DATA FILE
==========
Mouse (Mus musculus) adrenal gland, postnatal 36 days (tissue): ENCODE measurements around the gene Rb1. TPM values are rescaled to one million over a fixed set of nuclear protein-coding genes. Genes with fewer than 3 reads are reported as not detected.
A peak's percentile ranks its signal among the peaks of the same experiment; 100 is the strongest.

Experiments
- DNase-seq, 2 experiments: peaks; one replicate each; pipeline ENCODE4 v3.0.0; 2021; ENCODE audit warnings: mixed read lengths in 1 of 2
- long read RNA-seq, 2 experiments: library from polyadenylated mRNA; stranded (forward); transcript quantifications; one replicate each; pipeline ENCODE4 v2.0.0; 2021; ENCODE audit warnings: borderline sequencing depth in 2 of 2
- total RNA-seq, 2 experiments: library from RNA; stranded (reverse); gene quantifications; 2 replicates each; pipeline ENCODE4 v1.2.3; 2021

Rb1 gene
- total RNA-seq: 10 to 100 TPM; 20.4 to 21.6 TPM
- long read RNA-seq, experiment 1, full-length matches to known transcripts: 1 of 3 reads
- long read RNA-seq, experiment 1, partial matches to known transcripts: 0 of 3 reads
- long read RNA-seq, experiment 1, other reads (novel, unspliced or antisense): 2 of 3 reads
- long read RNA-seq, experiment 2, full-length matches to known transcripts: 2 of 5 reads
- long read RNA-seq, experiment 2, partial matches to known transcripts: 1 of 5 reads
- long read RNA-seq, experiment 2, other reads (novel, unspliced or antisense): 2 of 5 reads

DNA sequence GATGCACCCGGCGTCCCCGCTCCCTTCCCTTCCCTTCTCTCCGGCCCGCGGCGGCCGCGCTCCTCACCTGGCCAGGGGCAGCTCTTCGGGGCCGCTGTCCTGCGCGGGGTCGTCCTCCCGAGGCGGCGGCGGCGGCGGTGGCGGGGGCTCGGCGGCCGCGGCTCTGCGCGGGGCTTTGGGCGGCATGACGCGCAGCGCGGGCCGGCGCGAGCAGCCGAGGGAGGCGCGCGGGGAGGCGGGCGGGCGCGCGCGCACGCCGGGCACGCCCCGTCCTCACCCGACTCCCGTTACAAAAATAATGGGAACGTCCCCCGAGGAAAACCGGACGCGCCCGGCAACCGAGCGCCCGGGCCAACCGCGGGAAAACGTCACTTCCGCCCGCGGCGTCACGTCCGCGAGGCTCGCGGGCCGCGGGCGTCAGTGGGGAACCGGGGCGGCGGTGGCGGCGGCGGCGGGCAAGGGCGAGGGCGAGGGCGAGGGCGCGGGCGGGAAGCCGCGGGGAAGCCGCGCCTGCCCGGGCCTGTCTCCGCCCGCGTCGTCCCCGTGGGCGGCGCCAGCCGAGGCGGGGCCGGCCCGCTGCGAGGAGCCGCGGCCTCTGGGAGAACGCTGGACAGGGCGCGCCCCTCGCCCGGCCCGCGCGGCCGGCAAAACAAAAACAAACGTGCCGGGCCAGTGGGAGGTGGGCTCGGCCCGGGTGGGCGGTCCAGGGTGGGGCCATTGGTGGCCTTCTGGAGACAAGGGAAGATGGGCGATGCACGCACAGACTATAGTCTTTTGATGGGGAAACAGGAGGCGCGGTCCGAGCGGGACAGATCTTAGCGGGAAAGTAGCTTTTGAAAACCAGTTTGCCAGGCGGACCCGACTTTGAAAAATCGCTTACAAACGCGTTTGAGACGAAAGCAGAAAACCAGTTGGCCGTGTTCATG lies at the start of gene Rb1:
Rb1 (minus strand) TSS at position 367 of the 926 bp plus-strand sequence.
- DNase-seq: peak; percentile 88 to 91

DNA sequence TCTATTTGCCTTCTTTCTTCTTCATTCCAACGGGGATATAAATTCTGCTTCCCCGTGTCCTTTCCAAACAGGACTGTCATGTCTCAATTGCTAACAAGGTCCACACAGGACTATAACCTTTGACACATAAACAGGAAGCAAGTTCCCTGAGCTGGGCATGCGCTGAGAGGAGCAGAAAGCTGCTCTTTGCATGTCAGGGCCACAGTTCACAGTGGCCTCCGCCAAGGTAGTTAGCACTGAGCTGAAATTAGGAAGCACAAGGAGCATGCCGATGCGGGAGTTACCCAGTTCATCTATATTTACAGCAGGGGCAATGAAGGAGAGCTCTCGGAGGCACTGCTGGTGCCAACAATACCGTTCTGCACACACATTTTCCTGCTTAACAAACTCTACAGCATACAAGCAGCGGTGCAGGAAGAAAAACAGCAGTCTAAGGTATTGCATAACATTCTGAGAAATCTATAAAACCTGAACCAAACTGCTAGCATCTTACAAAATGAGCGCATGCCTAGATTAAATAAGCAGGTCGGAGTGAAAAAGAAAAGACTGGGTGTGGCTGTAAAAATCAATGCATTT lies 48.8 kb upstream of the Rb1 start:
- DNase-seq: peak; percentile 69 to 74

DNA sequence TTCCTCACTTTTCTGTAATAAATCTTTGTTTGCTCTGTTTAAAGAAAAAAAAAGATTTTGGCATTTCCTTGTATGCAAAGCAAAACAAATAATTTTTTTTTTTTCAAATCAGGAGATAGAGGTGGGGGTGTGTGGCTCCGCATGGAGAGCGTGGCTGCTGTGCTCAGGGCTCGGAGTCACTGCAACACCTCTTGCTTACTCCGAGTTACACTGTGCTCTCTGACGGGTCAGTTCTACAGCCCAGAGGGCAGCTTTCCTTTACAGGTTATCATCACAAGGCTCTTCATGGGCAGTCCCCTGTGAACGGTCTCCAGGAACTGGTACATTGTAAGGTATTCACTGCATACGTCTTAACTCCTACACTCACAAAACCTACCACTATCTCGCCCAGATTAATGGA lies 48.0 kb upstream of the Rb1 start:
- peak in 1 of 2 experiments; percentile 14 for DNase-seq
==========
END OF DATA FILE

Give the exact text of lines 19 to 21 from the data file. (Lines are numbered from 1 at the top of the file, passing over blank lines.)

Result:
- DNase-seq: peak; percentile 69 to 74

DNA sequence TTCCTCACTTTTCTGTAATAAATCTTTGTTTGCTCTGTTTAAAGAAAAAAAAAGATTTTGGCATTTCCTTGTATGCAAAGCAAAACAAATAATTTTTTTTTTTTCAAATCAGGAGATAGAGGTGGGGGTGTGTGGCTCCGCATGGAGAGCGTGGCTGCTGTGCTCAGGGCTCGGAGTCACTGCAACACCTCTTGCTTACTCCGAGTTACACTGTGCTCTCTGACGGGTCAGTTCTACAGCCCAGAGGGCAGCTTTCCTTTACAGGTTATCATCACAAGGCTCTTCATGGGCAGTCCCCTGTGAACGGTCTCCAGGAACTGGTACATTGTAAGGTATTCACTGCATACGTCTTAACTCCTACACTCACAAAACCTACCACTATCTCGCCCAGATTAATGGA lies 48.0 kb upstream of the Rb1 start:
- peak in 1 of 2 experiments; percentile 14 for DNase-seq